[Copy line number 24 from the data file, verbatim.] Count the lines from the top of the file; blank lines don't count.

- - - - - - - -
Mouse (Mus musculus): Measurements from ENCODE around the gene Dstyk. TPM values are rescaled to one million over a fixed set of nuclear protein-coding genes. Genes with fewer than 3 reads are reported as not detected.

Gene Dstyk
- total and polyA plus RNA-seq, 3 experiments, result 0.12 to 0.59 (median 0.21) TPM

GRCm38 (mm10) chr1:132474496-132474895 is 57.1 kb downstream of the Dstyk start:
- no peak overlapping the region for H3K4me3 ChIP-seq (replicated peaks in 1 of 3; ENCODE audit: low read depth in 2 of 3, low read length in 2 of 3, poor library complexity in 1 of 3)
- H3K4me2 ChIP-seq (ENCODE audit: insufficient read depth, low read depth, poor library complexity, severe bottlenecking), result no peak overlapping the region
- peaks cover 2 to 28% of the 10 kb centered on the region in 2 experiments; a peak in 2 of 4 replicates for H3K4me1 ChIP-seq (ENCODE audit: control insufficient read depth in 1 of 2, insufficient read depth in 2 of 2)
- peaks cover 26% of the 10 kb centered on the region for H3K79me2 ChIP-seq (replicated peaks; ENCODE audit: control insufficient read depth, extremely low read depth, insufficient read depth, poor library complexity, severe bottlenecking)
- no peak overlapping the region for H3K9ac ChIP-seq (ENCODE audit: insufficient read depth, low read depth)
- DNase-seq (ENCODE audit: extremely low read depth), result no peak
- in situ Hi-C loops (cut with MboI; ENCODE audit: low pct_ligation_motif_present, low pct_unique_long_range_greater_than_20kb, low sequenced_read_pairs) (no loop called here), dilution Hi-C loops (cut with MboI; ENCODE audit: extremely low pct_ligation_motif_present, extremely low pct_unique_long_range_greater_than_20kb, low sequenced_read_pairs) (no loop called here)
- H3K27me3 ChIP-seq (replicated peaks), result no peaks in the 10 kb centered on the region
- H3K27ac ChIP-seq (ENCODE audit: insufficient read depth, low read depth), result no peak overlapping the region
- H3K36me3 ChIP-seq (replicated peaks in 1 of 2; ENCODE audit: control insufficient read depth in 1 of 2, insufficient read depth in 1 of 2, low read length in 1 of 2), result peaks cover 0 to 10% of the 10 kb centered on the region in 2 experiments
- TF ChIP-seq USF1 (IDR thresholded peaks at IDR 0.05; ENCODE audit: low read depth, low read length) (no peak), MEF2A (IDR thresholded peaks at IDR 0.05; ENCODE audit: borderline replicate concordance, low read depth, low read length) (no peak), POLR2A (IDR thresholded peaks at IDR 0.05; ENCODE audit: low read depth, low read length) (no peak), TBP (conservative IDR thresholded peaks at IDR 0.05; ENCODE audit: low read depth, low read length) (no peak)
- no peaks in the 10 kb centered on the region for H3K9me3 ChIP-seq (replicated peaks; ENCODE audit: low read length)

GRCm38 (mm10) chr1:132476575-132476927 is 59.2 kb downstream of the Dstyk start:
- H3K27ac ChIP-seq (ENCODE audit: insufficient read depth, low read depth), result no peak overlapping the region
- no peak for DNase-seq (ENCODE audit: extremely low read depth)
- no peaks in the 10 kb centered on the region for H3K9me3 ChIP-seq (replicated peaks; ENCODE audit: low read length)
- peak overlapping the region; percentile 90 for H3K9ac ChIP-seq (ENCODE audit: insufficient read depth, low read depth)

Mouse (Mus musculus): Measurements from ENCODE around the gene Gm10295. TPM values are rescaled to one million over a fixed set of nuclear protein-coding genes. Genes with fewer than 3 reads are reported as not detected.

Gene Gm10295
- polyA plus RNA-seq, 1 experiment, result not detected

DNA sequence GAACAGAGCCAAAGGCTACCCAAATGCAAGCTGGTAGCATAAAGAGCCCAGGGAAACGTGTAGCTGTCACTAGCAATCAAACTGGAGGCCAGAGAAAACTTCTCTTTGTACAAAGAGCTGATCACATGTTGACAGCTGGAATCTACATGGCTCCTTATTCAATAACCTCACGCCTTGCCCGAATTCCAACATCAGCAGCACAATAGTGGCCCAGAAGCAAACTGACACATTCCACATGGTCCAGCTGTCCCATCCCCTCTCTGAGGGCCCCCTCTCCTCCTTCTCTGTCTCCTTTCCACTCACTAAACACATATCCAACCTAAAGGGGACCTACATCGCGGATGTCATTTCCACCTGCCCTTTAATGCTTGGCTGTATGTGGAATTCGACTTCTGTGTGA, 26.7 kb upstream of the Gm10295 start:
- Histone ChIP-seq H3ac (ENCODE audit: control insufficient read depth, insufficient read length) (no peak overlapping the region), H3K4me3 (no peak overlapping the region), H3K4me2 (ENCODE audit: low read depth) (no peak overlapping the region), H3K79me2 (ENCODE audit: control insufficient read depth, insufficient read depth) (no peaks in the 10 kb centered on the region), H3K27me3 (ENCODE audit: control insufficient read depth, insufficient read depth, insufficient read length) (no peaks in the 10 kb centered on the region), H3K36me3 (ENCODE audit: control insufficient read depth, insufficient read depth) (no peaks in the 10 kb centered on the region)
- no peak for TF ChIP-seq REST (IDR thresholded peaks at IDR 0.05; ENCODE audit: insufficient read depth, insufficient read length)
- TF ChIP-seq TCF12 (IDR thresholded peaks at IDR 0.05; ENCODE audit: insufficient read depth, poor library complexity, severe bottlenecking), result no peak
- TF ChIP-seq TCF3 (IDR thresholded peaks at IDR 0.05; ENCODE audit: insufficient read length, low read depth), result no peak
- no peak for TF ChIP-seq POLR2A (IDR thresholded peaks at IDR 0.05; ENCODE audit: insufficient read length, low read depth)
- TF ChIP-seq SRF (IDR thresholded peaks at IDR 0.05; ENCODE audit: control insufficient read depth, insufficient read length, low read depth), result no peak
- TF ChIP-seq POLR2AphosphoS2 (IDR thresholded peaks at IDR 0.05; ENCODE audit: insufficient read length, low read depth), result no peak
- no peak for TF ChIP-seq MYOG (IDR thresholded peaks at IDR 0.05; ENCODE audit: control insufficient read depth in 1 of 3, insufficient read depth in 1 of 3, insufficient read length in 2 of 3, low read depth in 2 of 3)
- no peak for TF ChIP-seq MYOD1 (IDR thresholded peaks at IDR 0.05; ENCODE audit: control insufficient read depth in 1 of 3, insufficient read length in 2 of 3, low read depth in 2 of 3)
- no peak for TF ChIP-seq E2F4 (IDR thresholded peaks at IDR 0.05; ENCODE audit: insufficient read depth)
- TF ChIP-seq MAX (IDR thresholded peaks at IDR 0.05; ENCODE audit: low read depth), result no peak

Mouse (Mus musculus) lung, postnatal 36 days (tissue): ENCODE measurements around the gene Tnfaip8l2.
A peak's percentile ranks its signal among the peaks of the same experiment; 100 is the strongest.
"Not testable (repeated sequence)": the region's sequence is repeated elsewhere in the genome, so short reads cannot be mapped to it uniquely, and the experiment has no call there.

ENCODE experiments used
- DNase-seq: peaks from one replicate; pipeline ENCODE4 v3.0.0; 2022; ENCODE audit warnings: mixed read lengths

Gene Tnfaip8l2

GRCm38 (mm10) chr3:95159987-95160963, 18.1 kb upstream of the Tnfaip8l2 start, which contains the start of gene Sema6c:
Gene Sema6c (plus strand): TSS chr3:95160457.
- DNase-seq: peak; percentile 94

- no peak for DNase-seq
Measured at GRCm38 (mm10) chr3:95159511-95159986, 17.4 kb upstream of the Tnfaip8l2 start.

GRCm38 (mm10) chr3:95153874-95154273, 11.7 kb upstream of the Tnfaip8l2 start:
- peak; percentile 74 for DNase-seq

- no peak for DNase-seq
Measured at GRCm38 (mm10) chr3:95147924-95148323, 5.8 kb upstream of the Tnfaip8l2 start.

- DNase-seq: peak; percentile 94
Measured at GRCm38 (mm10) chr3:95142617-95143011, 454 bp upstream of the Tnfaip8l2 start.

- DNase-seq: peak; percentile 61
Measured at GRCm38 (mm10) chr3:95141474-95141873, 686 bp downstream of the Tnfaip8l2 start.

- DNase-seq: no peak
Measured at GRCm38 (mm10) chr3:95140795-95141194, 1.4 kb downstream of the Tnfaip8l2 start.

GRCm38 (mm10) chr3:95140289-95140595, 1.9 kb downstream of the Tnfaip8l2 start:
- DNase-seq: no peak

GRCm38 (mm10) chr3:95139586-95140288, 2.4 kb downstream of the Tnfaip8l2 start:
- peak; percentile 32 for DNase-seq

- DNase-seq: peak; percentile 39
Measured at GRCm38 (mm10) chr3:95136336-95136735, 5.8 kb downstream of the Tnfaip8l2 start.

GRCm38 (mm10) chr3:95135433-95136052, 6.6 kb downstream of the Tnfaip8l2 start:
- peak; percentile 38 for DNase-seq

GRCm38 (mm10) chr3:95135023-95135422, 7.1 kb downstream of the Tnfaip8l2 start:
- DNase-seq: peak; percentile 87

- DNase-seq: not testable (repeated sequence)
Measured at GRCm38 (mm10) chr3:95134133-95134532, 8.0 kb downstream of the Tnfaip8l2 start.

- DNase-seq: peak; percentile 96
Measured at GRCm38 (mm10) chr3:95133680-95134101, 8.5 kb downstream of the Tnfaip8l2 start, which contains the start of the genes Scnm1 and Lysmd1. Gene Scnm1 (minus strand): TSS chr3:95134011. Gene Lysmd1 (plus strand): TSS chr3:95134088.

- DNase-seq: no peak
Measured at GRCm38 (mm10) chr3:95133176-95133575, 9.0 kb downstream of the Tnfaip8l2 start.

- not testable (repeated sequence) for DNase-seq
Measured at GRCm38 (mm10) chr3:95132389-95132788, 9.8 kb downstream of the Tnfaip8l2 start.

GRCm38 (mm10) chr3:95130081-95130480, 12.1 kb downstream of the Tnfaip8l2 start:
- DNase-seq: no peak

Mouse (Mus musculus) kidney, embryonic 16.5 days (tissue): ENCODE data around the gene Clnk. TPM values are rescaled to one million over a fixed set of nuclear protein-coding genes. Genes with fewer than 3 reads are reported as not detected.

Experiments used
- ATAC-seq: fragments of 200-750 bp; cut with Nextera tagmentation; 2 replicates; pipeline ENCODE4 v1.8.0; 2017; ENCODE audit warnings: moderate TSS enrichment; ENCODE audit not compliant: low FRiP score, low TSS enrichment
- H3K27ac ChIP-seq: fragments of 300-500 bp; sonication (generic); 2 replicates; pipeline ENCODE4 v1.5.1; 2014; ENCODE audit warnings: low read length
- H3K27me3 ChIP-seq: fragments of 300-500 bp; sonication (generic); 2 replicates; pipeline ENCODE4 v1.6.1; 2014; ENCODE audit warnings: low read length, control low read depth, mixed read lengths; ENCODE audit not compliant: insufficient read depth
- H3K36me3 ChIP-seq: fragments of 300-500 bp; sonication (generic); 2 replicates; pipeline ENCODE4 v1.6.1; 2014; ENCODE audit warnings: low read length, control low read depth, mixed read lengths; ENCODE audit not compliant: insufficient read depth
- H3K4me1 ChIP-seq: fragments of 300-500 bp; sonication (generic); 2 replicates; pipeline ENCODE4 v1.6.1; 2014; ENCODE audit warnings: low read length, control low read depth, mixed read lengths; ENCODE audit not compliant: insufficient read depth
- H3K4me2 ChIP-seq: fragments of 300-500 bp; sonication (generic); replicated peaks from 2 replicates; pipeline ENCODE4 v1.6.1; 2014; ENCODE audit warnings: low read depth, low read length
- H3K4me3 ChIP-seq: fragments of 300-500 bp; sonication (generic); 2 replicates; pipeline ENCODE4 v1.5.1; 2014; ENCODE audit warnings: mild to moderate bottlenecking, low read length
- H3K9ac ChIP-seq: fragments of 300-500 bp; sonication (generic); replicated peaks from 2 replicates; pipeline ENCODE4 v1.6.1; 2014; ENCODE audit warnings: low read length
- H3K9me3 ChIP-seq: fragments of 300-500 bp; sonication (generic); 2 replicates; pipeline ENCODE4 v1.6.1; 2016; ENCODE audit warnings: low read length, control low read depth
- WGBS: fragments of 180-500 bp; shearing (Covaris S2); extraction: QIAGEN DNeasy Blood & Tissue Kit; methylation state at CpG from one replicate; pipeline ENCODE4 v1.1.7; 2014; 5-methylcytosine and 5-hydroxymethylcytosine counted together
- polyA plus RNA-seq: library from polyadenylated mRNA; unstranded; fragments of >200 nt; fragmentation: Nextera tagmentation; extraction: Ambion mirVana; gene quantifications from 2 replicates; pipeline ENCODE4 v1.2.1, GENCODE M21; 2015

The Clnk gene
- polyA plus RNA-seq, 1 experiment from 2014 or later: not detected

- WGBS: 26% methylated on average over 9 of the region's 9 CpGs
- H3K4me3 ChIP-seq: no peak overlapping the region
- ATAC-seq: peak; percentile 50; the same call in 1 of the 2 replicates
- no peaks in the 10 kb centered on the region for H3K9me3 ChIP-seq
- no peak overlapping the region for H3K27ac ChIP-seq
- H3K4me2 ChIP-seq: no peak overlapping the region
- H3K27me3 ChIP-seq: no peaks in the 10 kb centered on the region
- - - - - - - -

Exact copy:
- polyA plus RNA-seq, 1 experiment, result not detected